The lake, the beach or maybe the mountains. These are some of the vacation spots students may have visited this summer, but for Joseph French, his summer included wood, a brush and many bottles of paint.

Formally known as “The White Challenge,” French was given the task of painting 25 works of art in a little under two months for the display in Jenkins.

“I spent about $400 on art supplies and made my own frames and canvases,” French said. “At home, I moved my bed into the living room. That way I could turn my room into a studio.”

Art Instructor Derrick White, for whom the challenge is named, will showcase French’s paintings through Sept. 18. White said he enjoys challenging his students.

“Twenty-five is a good number for a few months of work,” he said. “It all came down to hard work. In order to make good art, you have to make a lot of art. If you want two great paintings make 10.”

French said he was not expecting his instructors to present him with the offer.

“I was nervous about the White Challenge,” French said. “I took it to heart and just ran with it. The extra paintings are sitting at home, and I want to frame them all and build a strong portfolio for a four-year.”

According to Department Chair Chris Stewart, students chosen for the hallway exhibit have usually developed a good body of work and have been working with the instructors for two or three semesters.

“We used to put a couple of class projects in the display cases,” Stewart said. “But a couple of years ago, we started to show the student’s work as an exhibit. We put more completed projects like drawings, prints and ceramics.”

According to Stewart the students get a lot of experience from showing in the hallway exhibit.

“The goal is to give the students a chance to display their work and make decisions on how to hang paintings and choose what goes with what,” Stewart said. “Joseph picked which paintings he wanted in the exhibit and saw which ones worked together and which ones didn’t. He had to select how to hang things and how to group them. He’s not there to explain it to you. He is to paint and see how the viewers respond to it. If they like it-they like it, if they don’t, they don’t.”

According to Stewart, French’s finished results at the end of the White Challenge showed his dedication during the summer. He said that French was very eager to develop and learn.

“He made a lot of art,” Stewart said. “We were here teaching Art Appreciation and allowed him to use the studio. He is very open to his professors and allowed us to give him encouragement and feedback. He said he would do it, and he backed it up. He can make something out of nothing.”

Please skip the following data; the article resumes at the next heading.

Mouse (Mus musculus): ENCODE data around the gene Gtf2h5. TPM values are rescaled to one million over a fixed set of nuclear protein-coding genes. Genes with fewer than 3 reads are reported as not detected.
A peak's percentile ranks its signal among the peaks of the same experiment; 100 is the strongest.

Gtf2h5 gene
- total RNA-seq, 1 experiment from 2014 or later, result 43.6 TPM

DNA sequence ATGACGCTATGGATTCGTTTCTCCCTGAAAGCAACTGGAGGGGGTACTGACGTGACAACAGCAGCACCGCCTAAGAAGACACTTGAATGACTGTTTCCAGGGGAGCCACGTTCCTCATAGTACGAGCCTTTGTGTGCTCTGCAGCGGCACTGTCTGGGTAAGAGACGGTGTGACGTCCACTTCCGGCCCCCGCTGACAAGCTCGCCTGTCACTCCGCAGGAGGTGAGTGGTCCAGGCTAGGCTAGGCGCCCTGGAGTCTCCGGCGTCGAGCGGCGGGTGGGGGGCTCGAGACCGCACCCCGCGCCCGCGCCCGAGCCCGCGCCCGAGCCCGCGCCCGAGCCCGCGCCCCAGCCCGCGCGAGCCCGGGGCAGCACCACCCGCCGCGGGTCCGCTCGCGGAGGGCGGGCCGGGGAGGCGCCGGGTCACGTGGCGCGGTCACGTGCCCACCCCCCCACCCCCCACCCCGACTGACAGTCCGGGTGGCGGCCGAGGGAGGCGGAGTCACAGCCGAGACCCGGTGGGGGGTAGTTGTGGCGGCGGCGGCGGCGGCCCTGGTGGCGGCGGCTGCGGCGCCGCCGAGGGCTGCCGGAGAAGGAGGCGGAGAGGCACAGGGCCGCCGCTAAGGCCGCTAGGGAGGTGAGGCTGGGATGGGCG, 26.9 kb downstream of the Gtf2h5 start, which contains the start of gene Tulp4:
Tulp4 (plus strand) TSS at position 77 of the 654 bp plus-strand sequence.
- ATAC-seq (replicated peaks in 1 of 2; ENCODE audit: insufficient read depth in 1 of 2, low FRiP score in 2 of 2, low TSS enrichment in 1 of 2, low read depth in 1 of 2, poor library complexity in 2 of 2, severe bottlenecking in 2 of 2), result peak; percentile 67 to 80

Although he has also been featured in the Wise exhibit for the past two semesters, French said he has not always viewed himself as an artist.

“I have only been painting for a year and a half, and this is my second year in the art department,” French said.

French was majoring in business and planning to go into banking. He said it was White who converted him over to art.

“It is actually a funny story,” he said. “I had bought the Chamillionaire Ultimate Victory CD and I was walking into class and I had no materials. I went to ask Mr. White for a pen and paper and he told me not to take notes but to draw him something. So I drew the album cover of the Chamillionaire CD and handed it to him. He said ‘today is the day I convince you into changing your major into art.'”

French said that he had always liked drawing, but he had never seen it as a career.

“I want to teach college-level art at a university in Texas,” he said. “In the next five years, I want to be looking for a teaching job. I hope to have that job in the next 10.”

French said his family and teachers have been considerate and encouraging of him and his aspirations.

“My family is very supportive, and my old man used to paint when he was younger,” he said. “And the teachers here like to push you into doing better. They enjoy seeing their students accomplish their goals and achievements.”

French said the environment of the art studio provides a lot of positive energy for him.

“I like to paint wherever I am at, but in the studio, I can ask for advice and take advantage of the time especially during the summer,” he said. “I have even developed a few friendly rivalries, which is a good thing because we feed off of each other.”

For other students who want to create art, Stewart said that they should do what French did and make a lot of it.

“You can’t just have one precious thing,” he said. “You have to use all colors and all materials and dive in and do it. Have a lot of fun and make ugly stuff because in my opinion, art isn’t art until someone else sees it.”

French advises aspiring artists to have a style to survive in an art world.

“People always get confused when they hear the phrase starving artist,” French said. “A starving artist is someone who is starving and craving to make art and they can’t survive without making it. An artist’s style can change over the years, and I hope to be 60 to 70 years old still painting.”

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